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Sidney Crosby: Penguins can’t wait too long for defense to catch up to offense |

Sidney Crosby: Penguins can’t wait too long for defense to catch up to offense

Chaz Palla | Tribune-Review
The Penguins’ Sidney Crosby to the face off circle against the Capitals in the first period Thursday, Oct. 4, 2018 at PPG Paints Arena.

There’s a theory in hockey that says offense is ahead of defense at this time of year.

Players have been practicing their puck-handling and shooting skills all summer long. They haven’t been working on backchecking or systems play.

For the first few weeks of the season, then, they might be rusty. It’s not uncommon to see results like the Penguins’ 7-6 overtime win over Washington on opening night or a pair of 13-goal games that were played in the league Sunday.

Sidney Crosby believes in that theory.

“I just think it takes a little bit more time to get used to playing without the puck and those little details becoming habits,” Crosby said. “It’s hard to have those right away.”

He does not believe, however, that the Penguins can wait a few months to let their defense catch up to their offense. That’s what they did last year, and while it didn’t hurt them much in the long run – they finished in second place in the Metropolitan Division – it made for some dicey moments in the middle of the season.

Their play away from the puck has to improve quicker than that this year, Crosby said. In fact, now would be a good time.

“We can’t wait until January to be consistent with that,” Crosby said. “I don’t think we were happy with that, even in the first game. We still made some mistakes. We can’t give up five and six goals a game and expect to have a lot of wins that way. We have a good few days here to make sure we focus on it again.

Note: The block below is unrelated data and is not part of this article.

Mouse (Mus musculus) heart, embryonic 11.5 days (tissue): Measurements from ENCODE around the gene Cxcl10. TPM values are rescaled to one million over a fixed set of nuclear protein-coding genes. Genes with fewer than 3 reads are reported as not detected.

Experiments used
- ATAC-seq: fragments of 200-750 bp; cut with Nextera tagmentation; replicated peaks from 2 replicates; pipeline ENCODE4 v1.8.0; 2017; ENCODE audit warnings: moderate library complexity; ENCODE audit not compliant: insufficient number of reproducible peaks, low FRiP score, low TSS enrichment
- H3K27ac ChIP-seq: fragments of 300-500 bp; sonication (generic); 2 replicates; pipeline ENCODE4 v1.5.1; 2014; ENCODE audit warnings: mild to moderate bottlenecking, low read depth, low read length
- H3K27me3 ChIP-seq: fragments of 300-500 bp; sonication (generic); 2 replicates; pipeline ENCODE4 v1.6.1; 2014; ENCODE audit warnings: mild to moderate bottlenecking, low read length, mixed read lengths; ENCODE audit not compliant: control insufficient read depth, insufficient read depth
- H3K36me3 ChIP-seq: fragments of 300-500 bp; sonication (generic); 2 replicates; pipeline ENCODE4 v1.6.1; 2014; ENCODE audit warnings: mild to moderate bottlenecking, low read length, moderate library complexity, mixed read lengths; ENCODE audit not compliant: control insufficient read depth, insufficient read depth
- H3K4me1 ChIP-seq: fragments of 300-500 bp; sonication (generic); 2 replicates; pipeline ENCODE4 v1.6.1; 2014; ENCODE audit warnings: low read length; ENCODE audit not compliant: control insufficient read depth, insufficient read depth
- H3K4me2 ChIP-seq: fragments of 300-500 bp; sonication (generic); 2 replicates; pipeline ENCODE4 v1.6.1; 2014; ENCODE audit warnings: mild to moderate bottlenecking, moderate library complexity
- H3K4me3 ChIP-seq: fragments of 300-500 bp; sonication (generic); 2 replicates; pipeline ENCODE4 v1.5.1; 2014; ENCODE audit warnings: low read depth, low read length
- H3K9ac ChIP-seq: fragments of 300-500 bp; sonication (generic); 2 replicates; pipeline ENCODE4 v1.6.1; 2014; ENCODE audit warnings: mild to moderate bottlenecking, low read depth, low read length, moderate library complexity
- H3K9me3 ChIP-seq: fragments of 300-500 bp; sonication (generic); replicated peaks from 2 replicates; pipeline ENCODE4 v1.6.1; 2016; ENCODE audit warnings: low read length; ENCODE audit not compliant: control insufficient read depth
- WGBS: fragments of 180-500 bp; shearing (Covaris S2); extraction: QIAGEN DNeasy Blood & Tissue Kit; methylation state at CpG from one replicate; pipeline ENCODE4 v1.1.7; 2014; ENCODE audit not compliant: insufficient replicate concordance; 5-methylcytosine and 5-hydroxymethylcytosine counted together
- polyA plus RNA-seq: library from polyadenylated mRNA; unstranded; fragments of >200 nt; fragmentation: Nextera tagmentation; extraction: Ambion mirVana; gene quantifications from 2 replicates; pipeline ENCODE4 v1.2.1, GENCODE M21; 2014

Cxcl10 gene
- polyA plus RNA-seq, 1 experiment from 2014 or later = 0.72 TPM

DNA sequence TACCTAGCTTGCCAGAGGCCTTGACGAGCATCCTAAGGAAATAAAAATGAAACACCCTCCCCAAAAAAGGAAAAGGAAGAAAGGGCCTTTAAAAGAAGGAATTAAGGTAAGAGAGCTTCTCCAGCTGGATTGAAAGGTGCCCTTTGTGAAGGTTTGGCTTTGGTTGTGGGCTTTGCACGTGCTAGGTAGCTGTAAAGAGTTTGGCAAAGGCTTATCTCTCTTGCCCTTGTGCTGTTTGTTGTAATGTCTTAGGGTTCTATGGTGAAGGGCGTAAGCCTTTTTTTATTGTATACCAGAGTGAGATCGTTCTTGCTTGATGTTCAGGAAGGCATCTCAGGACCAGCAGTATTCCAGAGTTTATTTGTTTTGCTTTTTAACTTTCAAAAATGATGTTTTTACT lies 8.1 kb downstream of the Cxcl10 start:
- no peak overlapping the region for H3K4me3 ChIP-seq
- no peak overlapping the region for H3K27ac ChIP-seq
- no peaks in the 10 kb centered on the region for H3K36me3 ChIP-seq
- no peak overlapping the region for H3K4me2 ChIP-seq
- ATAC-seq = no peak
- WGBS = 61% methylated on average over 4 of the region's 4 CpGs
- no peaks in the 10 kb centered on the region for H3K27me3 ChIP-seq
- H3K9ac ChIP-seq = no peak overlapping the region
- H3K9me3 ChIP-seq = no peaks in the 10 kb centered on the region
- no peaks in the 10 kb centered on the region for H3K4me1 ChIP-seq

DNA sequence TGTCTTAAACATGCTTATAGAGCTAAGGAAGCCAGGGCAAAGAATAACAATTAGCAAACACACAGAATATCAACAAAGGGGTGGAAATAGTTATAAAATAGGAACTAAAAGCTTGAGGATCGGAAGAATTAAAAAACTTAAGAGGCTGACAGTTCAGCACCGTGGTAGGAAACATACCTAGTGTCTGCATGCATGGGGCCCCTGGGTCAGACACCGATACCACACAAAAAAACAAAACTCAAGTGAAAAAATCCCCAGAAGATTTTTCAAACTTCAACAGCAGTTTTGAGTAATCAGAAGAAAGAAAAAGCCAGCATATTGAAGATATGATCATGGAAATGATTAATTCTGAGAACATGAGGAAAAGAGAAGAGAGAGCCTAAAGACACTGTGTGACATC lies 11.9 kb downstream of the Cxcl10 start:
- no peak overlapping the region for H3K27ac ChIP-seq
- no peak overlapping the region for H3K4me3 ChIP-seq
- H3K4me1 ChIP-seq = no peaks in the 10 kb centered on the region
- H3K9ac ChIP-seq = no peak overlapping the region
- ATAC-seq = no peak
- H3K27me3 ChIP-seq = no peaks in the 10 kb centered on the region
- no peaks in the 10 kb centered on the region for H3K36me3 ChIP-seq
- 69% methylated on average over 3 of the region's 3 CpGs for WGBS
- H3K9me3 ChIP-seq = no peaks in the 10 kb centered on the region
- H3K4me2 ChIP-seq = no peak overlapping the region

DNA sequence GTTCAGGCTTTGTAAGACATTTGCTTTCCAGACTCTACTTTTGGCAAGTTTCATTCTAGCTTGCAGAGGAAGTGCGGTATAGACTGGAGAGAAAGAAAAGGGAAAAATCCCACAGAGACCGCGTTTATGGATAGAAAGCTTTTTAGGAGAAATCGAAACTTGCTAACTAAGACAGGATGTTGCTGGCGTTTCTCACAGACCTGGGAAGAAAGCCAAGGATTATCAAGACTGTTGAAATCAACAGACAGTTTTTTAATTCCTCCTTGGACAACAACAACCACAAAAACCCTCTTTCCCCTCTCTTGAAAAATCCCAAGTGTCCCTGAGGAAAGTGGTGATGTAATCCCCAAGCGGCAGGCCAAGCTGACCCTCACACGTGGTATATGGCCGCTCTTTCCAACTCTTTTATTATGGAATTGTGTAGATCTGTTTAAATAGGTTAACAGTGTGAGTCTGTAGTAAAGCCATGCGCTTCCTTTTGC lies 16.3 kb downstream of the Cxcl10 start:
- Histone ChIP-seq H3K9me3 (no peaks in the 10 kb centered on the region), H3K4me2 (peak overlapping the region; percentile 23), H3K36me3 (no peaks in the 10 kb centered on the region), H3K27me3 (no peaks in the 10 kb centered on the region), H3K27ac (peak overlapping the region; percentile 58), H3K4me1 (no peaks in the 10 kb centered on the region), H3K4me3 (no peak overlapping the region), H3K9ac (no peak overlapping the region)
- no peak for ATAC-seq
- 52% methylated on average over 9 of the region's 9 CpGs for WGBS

“I think that’s an area where everybody’s kind of in the same boat, when you’re trying to get those habits dialed in, but we’ve got to find a way to do that quick.”

Offense first

While coach Mike Sullivan plans to spend all week giving his team’s defensive game a serious once-over, he said he also sees some validity in the theory that offense is ahead of defense at this time of year.

“It can be,” he said. “Sometimes it takes a little bit of time to instill the habits and the structure that’s necessary for cooperative effort when you’re playing away from the puck and you’re playing defensively. Sometimes that can take a little bit of time.”

Schultz’s pair

The headline from Monday’s personnel groupings at practice was the possibility that Juuso Riikola could replace Olli Maatta in the lineup. A change could also be in store for Justin Schultz.

Schultz spent much of the preseason on a defense pair with newcomer Jack Johnson before playing alongside Maatta for the first two games of the regular season. He was back with Johnson on Monday.

“(Johnson is) a solid two-way player,” Schultz said. “He obviously can jump up in the play and create offense. Really good away from the puck too. I like playing with each and every one of these guys. It’s just a matter of finding the right chemistry.”

Complementary pair

If Monday’s defense pairs hold up and Riikola does make his NHL debut Thursday night, he gives a hearty endorsement to his likely defense partner, Jamie Oleksiak.

“He’s a big guy, good at defending,” Riikola said. “He’s played a lot. He can help me and talk to me on the ice. He can be a support for me. Today was so good. I liked it.”

Follow the Pittsburgh Penguins all season long.

Jonathan Bombulie is a Tribune-Review staff writer. You can contact Jonathan at or via Twitter @BombulieTrib.

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